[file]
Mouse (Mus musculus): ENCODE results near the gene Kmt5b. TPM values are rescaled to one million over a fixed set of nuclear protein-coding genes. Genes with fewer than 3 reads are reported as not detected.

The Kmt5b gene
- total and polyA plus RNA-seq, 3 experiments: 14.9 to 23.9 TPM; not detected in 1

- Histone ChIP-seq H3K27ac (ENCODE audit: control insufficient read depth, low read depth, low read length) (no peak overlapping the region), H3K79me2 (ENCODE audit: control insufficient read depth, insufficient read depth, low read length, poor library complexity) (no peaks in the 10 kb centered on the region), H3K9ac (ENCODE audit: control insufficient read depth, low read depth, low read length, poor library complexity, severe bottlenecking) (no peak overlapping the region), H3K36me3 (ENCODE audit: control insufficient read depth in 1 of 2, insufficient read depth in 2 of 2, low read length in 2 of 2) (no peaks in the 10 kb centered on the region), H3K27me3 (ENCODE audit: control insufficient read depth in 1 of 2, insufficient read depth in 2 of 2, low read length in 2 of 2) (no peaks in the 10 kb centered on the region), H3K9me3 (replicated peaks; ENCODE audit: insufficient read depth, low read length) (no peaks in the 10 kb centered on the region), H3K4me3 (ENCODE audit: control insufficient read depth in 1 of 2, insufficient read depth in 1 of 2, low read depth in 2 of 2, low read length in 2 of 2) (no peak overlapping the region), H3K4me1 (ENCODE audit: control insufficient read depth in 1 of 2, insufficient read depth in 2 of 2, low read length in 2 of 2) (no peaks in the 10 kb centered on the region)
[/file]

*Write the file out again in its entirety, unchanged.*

Mouse (Mus musculus): ENCODE results near the gene Kmt5b. TPM values are rescaled to one million over a fixed set of nuclear protein-coding genes. Genes with fewer than 3 reads are reported as not detected.

The Kmt5b gene
- total and polyA plus RNA-seq, 3 experiments: 14.9 to 23.9 TPM; not detected in 1

- Histone ChIP-seq H3K27ac (ENCODE audit: control insufficient read depth, low read depth, low read length) (no peak overlapping the region), H3K79me2 (ENCODE audit: control insufficient read depth, insufficient read depth, low read length, poor library complexity) (no peaks in the 10 kb centered on the region), H3K9ac (ENCODE audit: control insufficient read depth, low read depth, low read length, poor library complexity, severe bottlenecking) (no peak overlapping the region), H3K36me3 (ENCODE audit: control insufficient read depth in 1 of 2, insufficient read depth in 2 of 2, low read length in 2 of 2) (no peaks in the 10 kb centered on the region), H3K27me3 (ENCODE audit: control insufficient read depth in 1 of 2, insufficient read depth in 2 of 2, low read length in 2 of 2) (no peaks in the 10 kb centered on the region), H3K9me3 (replicated peaks; ENCODE audit: insufficient read depth, low read length) (no peaks in the 10 kb centered on the region), H3K4me3 (ENCODE audit: control insufficient read depth in 1 of 2, insufficient read depth in 1 of 2, low read depth in 2 of 2, low read length in 2 of 2) (no peak overlapping the region), H3K4me1 (ENCODE audit: control insufficient read depth in 1 of 2, insufficient read depth in 2 of 2, low read length in 2 of 2) (no peaks in the 10 kb centered on the region)